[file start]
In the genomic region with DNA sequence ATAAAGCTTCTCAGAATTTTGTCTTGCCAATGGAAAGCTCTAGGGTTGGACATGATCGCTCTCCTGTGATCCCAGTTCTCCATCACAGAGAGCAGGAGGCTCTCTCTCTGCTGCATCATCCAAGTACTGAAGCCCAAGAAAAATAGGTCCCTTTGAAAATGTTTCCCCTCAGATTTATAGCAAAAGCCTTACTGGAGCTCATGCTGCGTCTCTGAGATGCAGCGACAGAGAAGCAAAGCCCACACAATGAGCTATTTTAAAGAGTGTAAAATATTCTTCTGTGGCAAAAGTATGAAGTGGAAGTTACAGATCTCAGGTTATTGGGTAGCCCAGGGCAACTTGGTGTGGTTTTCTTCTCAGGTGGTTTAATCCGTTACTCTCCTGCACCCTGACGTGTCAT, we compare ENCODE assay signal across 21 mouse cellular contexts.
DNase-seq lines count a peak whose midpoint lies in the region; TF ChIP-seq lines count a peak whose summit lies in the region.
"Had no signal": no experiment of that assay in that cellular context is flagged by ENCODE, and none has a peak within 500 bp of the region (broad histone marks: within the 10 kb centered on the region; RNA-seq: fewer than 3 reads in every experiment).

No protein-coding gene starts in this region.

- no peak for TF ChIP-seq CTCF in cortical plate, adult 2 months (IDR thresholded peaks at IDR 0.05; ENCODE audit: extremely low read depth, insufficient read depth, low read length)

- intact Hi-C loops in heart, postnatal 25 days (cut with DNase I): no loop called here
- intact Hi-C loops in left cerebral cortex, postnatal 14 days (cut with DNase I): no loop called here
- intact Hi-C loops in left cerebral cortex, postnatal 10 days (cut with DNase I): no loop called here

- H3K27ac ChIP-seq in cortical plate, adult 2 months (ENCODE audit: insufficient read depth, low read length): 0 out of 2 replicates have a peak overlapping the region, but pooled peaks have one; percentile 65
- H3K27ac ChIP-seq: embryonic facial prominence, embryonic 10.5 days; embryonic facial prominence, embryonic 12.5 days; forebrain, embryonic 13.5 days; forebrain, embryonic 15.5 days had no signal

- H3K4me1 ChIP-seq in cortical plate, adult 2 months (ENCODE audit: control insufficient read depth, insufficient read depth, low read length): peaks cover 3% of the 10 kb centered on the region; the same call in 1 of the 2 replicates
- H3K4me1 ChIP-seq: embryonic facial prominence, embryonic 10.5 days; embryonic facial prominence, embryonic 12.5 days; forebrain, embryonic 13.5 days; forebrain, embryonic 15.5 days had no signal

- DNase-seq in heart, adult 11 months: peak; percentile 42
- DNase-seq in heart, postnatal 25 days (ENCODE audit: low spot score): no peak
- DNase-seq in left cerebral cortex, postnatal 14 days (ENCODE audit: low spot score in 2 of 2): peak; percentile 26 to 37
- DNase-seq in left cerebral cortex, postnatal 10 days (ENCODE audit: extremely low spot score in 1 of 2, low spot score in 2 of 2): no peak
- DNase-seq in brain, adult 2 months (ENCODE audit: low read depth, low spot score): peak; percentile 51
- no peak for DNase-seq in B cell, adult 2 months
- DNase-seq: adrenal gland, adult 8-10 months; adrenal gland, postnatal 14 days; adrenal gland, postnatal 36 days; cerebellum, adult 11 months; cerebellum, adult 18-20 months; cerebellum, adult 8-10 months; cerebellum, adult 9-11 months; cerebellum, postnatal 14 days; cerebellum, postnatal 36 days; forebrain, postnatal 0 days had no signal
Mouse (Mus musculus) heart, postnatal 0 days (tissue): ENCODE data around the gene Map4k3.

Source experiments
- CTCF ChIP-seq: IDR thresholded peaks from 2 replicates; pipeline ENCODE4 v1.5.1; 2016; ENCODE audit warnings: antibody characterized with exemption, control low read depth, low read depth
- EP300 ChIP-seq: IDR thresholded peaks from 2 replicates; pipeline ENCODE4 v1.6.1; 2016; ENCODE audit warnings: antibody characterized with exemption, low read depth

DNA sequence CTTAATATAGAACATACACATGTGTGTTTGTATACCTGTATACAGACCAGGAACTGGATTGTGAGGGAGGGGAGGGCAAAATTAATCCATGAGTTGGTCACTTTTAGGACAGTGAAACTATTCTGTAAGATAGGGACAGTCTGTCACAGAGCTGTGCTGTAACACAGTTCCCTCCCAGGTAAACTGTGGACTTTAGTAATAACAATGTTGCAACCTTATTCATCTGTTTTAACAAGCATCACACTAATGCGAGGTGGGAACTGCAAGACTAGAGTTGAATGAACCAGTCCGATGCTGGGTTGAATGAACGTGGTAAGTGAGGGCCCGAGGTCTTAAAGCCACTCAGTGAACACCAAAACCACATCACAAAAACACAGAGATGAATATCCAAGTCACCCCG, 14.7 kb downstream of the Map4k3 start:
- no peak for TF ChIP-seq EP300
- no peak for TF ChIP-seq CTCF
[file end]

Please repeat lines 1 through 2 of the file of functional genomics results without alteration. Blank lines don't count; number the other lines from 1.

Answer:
In the genomic region with DNA sequence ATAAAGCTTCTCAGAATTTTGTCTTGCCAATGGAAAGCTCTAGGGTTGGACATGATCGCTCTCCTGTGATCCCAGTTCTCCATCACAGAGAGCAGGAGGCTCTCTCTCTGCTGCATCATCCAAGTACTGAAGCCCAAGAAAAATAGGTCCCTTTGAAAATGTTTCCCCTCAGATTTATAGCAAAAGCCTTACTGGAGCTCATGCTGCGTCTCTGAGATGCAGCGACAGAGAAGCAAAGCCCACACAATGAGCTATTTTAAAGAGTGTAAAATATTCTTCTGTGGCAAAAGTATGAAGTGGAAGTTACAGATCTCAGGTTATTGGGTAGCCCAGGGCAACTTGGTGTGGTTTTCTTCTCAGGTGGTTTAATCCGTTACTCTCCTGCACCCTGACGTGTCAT, we compare ENCODE assay signal across 21 mouse cellular contexts.
DNase-seq lines count a peak whose midpoint lies in the region; TF ChIP-seq lines count a peak whose summit lies in the region.